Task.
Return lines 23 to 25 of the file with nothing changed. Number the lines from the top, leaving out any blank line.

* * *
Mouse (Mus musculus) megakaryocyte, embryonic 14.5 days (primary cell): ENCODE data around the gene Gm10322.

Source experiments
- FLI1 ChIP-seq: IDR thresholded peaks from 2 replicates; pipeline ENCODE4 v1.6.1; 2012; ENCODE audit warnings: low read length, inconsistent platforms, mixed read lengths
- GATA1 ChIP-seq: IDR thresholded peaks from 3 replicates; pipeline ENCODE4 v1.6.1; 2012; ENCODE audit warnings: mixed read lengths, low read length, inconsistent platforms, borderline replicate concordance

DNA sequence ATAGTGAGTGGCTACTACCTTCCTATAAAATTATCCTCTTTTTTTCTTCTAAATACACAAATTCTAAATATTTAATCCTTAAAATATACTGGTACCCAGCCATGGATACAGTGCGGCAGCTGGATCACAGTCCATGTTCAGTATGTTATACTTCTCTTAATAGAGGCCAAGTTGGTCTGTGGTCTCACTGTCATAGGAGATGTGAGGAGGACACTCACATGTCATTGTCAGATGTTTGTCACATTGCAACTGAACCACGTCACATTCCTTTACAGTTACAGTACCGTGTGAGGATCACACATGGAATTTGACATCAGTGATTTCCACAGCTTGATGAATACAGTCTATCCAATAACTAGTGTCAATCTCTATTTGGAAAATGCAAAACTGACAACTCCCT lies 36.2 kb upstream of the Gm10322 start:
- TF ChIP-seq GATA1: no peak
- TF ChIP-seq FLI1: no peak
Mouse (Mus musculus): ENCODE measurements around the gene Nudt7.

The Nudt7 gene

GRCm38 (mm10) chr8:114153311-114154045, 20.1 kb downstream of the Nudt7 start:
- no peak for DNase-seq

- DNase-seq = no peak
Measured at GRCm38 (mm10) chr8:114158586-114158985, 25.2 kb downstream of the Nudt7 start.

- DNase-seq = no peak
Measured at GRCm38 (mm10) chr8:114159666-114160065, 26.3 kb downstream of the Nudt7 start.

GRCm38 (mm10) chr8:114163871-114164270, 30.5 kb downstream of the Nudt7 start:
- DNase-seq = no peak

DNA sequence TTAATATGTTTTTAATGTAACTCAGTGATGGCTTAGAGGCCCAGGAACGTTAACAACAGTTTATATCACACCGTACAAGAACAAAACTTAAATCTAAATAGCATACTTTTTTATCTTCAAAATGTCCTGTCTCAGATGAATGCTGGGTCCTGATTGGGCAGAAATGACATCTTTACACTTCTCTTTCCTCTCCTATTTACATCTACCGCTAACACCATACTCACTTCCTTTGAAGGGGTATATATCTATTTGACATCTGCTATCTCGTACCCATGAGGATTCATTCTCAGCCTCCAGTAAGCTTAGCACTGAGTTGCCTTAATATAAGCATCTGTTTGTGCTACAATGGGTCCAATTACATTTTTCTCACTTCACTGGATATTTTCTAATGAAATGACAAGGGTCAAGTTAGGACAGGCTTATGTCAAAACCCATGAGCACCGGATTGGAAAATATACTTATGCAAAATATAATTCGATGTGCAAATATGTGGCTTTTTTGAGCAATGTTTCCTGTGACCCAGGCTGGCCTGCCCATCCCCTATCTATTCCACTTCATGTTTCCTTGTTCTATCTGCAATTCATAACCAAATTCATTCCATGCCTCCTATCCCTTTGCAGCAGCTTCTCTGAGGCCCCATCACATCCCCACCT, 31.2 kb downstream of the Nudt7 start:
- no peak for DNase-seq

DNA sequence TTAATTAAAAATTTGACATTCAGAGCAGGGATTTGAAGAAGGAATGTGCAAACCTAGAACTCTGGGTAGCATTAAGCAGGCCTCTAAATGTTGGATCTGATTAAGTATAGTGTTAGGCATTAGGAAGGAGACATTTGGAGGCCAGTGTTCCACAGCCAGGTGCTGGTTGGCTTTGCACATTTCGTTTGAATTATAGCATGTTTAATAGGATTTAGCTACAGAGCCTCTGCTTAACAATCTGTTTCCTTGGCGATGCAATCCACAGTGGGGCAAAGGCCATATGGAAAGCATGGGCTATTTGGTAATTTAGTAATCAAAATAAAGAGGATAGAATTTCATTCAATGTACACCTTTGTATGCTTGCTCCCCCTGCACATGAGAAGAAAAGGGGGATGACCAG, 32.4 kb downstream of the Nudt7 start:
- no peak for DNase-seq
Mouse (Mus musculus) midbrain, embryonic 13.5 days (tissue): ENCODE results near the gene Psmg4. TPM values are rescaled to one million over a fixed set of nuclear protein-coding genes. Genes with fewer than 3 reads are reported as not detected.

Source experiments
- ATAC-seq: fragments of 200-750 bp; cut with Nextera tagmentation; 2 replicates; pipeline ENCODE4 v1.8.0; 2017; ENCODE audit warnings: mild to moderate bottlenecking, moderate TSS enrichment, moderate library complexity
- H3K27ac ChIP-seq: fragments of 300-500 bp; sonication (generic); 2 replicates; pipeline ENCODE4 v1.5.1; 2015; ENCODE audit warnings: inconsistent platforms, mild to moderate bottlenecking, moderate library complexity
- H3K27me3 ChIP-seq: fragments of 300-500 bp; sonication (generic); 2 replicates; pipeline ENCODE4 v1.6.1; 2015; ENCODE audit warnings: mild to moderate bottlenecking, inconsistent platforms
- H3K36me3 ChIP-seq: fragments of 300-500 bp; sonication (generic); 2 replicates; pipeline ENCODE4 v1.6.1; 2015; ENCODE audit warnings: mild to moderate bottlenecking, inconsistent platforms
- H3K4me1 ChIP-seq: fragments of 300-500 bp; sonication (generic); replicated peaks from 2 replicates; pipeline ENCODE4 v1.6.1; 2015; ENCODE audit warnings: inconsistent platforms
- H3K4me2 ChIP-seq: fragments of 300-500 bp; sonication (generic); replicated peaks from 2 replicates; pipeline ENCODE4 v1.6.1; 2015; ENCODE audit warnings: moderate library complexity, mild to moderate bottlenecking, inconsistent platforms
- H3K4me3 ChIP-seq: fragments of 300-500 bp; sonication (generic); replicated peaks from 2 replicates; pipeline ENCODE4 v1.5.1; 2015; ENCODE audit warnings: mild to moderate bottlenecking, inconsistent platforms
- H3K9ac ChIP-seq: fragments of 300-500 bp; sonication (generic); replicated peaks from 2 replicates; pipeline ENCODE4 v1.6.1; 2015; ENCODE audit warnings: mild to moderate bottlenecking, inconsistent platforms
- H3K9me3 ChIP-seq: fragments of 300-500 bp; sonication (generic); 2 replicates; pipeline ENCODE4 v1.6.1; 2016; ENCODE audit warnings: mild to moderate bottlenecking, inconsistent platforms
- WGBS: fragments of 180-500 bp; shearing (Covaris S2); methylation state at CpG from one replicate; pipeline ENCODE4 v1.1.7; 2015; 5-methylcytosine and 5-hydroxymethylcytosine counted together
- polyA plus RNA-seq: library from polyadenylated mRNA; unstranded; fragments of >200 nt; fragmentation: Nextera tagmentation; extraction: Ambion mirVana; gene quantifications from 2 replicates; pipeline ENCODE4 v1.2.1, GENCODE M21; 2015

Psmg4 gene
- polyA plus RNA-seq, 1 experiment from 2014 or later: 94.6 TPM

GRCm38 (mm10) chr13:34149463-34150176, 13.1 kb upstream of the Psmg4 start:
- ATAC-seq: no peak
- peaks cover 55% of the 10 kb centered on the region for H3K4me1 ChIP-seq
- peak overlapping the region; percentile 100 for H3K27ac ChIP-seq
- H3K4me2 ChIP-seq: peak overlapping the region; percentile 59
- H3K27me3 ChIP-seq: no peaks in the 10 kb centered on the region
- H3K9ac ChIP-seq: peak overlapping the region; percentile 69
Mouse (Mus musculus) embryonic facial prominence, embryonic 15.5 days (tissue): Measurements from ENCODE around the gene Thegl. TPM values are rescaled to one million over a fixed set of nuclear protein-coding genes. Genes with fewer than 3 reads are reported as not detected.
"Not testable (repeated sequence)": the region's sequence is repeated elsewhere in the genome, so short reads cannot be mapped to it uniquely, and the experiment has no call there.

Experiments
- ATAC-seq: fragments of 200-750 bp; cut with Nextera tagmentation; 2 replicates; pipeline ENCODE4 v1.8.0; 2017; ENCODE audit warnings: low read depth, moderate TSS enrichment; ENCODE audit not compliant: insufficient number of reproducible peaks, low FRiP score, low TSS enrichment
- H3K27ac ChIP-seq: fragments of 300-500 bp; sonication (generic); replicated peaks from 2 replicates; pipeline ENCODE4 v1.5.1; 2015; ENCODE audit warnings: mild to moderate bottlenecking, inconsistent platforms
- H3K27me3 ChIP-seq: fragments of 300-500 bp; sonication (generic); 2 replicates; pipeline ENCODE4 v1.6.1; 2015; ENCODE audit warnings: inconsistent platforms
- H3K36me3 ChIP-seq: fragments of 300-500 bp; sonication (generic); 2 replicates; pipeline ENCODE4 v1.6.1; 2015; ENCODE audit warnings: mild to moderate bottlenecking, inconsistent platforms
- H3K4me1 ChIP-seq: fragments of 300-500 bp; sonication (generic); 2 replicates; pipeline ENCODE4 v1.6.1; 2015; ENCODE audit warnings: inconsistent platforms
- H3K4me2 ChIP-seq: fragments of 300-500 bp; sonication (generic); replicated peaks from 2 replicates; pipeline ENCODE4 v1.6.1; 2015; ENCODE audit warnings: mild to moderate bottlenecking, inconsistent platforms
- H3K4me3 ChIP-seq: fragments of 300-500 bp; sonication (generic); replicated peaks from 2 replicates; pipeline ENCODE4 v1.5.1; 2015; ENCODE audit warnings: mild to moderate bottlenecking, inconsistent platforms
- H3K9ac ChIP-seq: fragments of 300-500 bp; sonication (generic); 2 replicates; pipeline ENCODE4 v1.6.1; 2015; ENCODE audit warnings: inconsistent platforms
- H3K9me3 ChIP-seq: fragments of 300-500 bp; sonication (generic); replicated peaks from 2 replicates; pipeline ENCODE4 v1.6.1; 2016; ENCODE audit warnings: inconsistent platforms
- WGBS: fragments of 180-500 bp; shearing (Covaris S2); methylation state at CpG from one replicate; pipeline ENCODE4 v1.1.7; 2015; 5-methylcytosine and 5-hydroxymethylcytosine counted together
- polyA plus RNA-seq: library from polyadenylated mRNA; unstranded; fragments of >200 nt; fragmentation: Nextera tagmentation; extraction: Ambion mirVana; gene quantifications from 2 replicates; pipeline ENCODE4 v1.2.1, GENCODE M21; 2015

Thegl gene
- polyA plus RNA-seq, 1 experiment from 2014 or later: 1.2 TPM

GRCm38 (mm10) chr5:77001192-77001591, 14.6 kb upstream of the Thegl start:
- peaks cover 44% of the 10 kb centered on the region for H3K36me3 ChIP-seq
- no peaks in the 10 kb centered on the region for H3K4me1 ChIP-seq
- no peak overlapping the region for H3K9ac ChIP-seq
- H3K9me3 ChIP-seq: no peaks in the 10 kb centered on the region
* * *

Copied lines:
Source experiments
- ATAC-seq: fragments of 200-750 bp; cut with Nextera tagmentation; 2 replicates; pipeline ENCODE4 v1.8.0; 2017; ENCODE audit warnings: mild to moderate bottlenecking, moderate TSS enrichment, moderate library complexity
- H3K27ac ChIP-seq: fragments of 300-500 bp; sonication (generic); 2 replicates; pipeline ENCODE4 v1.5.1; 2015; ENCODE audit warnings: inconsistent platforms, mild to moderate bottlenecking, moderate library complexity